Published: Wed, June 05, 2019
Markets | By Otis Pena

Google, Facebook, and Apple shares fall due to antitrust probes

Google, Facebook, and Apple shares fall due to antitrust probes

Facebook and Amazon will reportedly be overseen by the Federal Trade Commission.

Coupled with a renewed pressure on Facebook shares, which fell 4% on Monday on similar fears of increasing potential for action by U.S. regulators, the tech-heavy Nasdaq exchange was pushed into correction territory. Reuters reported that the DOJ has been given jurisdiction over a potential probe of Apple.

Since Facebook bought Instagram, the photo app has copied many of rival Snapchat's features, including face filters and stories. The news also sent shares of Inc. down as much as 5.4% and Apple as much as 2.7%.

Investors may have reacted immediately to the uncertainty, but investigations if any materialize would take years.

Lawmakers announced the probe Monday to address the question of whether Congress should pass tougher anti-trust laws. Massachusetts Senator Elizabeth Warren laid out a detailed plan for breaking up the tech giants in March.

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President Donald Trump has previously called for closer scrutiny of social media companies, with the UK Government under growing pressure to rein them in.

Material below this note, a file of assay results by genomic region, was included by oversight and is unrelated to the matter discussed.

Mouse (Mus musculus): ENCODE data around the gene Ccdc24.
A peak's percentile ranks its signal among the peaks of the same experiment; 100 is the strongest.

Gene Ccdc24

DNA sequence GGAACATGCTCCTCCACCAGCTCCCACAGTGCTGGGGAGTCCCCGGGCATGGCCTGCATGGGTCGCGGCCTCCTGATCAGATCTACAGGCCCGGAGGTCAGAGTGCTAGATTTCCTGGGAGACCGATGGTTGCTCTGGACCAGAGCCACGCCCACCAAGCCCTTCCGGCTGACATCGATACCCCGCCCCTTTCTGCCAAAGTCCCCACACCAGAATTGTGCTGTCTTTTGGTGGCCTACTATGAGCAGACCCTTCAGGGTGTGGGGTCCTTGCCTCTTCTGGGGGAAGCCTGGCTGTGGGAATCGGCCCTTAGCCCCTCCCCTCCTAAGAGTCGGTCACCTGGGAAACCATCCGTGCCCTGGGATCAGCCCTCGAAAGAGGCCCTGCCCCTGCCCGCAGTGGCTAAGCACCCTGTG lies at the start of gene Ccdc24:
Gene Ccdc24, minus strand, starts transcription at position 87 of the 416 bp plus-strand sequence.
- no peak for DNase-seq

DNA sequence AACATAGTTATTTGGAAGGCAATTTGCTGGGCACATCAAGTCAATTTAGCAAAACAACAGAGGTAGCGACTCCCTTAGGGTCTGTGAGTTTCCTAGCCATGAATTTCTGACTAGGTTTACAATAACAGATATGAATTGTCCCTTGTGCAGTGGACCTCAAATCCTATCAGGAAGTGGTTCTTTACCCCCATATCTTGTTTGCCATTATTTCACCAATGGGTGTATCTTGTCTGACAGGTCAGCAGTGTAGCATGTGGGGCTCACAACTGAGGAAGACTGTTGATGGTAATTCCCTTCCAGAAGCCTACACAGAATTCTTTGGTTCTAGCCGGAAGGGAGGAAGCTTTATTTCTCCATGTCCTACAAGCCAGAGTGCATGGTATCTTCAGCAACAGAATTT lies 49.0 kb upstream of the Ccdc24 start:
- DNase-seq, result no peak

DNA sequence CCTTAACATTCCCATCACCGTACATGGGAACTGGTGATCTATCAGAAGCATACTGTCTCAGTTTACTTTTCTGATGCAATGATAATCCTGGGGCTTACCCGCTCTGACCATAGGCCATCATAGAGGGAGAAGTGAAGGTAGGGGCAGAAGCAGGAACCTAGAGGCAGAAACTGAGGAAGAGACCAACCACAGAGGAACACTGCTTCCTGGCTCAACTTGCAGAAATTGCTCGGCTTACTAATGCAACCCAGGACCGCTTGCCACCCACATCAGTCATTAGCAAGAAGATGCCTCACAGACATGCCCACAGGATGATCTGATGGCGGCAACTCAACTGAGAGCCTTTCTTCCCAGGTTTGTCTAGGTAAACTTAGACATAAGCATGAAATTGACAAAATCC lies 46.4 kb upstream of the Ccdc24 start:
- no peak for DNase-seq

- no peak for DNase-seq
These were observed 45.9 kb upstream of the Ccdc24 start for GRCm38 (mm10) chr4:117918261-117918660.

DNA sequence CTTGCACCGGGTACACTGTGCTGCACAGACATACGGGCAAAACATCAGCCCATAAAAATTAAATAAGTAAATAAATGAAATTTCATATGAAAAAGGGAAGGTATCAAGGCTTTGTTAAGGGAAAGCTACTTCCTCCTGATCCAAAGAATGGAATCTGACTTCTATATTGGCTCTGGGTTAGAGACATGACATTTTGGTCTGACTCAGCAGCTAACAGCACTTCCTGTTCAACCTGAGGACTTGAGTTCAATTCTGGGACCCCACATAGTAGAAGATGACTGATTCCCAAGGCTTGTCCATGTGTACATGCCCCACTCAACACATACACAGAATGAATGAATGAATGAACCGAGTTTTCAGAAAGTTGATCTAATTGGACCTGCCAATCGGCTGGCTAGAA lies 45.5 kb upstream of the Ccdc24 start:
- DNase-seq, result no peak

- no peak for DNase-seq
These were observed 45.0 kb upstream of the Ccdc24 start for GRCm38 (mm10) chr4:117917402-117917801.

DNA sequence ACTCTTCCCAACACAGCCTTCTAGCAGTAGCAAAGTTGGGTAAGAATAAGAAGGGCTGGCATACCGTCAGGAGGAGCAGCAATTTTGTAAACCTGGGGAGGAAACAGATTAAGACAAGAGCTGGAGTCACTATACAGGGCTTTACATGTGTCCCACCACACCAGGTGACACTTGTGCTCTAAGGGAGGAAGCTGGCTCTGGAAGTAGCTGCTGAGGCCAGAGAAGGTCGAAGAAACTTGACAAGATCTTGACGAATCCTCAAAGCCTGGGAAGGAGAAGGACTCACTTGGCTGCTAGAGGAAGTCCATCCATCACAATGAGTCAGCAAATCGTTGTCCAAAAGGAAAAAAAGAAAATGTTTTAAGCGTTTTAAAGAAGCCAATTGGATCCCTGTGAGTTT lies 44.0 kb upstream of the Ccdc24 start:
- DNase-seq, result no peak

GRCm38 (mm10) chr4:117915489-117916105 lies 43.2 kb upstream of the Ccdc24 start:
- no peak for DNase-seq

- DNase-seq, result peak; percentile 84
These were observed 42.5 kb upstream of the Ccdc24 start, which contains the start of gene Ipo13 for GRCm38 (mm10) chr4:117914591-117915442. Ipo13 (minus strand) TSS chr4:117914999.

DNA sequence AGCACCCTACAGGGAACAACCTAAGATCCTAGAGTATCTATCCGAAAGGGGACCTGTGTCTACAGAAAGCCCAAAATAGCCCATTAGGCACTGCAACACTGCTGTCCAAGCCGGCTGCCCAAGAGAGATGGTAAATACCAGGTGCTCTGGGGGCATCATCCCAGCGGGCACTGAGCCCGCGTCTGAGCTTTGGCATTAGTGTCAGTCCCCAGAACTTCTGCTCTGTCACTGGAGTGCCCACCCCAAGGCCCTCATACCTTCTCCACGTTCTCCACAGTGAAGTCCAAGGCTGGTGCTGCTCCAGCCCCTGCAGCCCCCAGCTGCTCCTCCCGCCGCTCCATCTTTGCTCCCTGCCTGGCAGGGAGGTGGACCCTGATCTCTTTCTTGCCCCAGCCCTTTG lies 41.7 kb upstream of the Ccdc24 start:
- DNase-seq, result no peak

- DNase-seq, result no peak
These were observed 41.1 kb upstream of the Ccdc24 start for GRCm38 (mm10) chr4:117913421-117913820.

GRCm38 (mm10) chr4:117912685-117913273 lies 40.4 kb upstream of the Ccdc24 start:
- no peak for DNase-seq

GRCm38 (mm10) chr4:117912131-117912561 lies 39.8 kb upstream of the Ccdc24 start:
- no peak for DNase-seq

He said the investigation would not target one specific company but rather focus on the belief that "the internet is broken". The DOJ will examine Apple and Google, while the FTC will tackle Amazon and Facebook. A previous FTC investigation into Google was shut down in 2013 without major action against the company.

People briefed on the matter say neither the Justice Department nor the FTC have contacted Google or Amazon about any probes, and that company executives are unaware of what issues regulators are reviewing.

It is rare to break up a company but not unheard of, with Standard Oil and AT&T being two of the biggest examples. Post has a buy rating on the stock. Renewed US scrutiny follows European Union regulatory action that led to multibillion-dollar antitrust fines.

"There's still a long way to go before there is even an investigation", he said. "I think (the speculation) is becoming more real, but antitrust is not a 24-hour event", said Blair Levin, a fellow with the Brookings Institution who formerly served as chief of staff to a Federal Communications Commission chairman.

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